Took a group of 12 out here today with Jacob Holmstead. Met a pair of dudes who had climbed with Bill and put up a new route. Climbed their route - Bewitched direct, .10a (I would guess). We did some aggressive cleaning on a few of the more moderate routes (Coecoenut Bridge, Better Than Sex, the .9 to the right of BTS, Dragon Spine 1st pitch, and Ujahn's)... which included moss-tearing, boulder-trundling, dirt-sweeping, and nubbin-popping. Can't say we were quite as productive in building up the belay area or the trail, which could use some work. Really excited about the potential of the area. REALLY want to top out next time I'm here!

PS - To clarify directions: take a RIGHT on OR-224 past mile marker 45, NOT over the green bridge. You will immediately pass Indian Henry campground on the left. Continue up the road, staying right at all junctions, for about 10 miles, until you come to the road closed sign. From here the previously posted directions are good. Oct 18, 2010
adam winslow
Fort Collins, CO
adam winslow   Fort Collins, CO
Directions fixed Nov 17, 2010
Psyched that you folks all loved it Nate. It's an incredible spot with some fun but sick knobaliciousness happening. As it's located high at the 3300 foot level, it really comes into its own in the heat of the summer when Smith Rock is cooking and too hot to do anything but sip umbrella drinks in the shade by the Eagle Crest Resort golf courses or swimming pools.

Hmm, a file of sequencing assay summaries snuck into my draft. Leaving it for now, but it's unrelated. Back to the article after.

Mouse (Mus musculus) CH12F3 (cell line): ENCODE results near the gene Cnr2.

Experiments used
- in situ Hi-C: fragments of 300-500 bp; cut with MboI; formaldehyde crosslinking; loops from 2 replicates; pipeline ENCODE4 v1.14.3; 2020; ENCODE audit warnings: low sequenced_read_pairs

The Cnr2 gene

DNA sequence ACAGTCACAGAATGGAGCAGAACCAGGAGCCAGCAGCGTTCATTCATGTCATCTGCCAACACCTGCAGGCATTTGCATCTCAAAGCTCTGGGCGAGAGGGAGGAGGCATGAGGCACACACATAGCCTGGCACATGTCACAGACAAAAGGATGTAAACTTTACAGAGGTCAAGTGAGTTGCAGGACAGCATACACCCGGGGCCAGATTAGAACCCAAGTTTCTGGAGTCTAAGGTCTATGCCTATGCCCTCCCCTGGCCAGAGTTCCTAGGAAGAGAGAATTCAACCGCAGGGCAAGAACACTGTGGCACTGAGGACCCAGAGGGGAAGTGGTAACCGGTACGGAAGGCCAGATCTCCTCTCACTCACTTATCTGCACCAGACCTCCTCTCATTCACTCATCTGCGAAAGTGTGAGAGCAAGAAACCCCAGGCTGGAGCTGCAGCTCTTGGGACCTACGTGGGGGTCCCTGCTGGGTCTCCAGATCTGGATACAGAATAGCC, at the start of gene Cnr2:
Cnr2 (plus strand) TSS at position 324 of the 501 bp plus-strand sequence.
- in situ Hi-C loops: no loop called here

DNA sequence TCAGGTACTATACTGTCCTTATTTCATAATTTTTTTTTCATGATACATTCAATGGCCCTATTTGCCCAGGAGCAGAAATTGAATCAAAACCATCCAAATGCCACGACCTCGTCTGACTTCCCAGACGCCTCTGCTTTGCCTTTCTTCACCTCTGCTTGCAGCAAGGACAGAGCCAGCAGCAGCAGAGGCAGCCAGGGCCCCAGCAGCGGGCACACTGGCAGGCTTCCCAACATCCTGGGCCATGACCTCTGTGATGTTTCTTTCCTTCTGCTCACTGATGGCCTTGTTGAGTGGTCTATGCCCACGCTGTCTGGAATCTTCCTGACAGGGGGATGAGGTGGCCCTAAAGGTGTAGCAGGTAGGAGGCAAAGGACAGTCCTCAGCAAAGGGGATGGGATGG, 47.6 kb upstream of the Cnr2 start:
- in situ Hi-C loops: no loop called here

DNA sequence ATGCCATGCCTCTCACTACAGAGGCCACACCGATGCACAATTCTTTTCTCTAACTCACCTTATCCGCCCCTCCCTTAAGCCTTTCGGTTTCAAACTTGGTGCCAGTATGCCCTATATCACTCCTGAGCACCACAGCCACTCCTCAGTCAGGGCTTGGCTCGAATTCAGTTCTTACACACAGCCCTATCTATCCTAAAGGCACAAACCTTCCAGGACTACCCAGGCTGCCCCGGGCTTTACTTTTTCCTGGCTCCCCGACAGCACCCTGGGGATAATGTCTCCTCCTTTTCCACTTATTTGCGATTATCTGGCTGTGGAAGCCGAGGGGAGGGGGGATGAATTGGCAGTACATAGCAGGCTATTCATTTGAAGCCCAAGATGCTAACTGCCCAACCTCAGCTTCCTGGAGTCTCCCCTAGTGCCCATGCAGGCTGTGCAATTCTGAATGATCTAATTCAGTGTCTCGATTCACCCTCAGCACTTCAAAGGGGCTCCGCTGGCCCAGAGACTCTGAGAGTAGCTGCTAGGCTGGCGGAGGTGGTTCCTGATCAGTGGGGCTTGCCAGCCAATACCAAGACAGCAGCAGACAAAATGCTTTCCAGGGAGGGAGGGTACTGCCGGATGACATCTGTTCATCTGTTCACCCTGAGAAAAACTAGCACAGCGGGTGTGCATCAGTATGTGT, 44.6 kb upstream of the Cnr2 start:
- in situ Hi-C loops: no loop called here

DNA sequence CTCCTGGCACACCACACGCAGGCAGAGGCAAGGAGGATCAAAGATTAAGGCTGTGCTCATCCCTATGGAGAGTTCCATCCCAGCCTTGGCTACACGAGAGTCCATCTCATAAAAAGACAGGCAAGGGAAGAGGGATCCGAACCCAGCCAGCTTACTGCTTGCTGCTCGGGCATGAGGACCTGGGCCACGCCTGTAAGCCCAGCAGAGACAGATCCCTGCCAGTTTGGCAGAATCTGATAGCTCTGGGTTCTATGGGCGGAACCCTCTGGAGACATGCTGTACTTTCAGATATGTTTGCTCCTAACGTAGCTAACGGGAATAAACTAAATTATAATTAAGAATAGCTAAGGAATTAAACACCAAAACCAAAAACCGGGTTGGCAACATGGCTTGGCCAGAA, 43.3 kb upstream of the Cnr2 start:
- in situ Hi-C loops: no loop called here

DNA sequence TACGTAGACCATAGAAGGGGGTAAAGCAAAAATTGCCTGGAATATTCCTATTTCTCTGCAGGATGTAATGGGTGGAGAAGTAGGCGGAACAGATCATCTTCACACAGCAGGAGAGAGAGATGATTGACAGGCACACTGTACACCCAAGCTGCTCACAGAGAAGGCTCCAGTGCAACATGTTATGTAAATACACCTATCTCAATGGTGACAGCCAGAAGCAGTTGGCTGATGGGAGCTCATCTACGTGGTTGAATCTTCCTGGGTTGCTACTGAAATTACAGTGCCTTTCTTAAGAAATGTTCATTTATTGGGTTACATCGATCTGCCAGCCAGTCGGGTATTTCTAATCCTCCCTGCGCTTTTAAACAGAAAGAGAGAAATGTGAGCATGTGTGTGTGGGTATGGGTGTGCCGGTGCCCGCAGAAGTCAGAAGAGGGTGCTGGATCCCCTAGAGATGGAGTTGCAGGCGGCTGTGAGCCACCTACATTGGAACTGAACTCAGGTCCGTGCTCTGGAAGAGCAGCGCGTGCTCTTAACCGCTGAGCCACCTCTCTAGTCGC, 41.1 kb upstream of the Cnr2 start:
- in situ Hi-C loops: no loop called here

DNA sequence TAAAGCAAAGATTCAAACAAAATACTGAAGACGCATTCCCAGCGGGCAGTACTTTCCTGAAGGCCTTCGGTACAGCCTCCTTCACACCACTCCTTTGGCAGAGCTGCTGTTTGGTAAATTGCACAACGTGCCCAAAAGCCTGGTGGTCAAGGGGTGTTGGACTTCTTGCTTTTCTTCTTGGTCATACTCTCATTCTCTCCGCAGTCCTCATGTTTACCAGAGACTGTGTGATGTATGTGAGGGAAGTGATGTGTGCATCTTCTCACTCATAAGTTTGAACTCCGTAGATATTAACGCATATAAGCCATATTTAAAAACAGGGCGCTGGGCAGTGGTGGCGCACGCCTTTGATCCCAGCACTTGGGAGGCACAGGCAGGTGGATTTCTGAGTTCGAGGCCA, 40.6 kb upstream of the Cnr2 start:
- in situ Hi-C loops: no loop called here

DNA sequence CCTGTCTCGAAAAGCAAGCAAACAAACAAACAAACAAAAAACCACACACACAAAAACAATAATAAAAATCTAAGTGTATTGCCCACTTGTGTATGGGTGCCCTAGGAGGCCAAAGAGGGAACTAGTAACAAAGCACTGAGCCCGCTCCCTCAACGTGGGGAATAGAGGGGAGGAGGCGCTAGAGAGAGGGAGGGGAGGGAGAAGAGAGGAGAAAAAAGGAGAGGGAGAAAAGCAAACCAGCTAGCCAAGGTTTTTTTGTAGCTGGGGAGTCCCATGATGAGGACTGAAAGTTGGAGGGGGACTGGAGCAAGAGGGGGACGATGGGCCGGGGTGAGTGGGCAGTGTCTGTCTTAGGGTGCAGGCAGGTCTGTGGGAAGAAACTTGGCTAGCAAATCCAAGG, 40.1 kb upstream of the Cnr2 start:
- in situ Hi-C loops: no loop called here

For everyone else, as said above although there is currently over 3000 vertical feet of enjoyable bolted climbing on the main weathered knobby silicified tuff-breccia formation: there's lots more to be had, and IF anyone wants to show up and an lay some more pipe and do the hard work have at it. If you don't like bolts don't head out here as every thing but the Salethe Highway route is 100% bolts. There are hundreds of new routes waiting out here to be done in the vicinity. HUNDREDS! . Currently, ALL of the routes can be rappelled with a single 60M rope. No need to haul an extra rope no matter how high off the deck you get. This is a standard it would be nice to keep.

There are some lonely Fixe stainless sport anchor rap stations that don't have bolts to them off to the right (see photo, anchors marked with XX). These are "want ta be routes". If you find an anchor set and get in the mood, please jump in, bolt and finish the line. I uploaded a picture showing those anchors I put in. I was planning on doing them but ripped up rotator cuffs on both shoulders led to running out of mental juice. (Also, I like climbing cracks and there are none within miles of this spot:-) They need to get done, so Git her dun!!! We were using 1/2" x 6-1/2 or 7" long stainless steel wedge anchors, I have some left over if you need some to do a new route feel free to contact me and I'll make you a deal.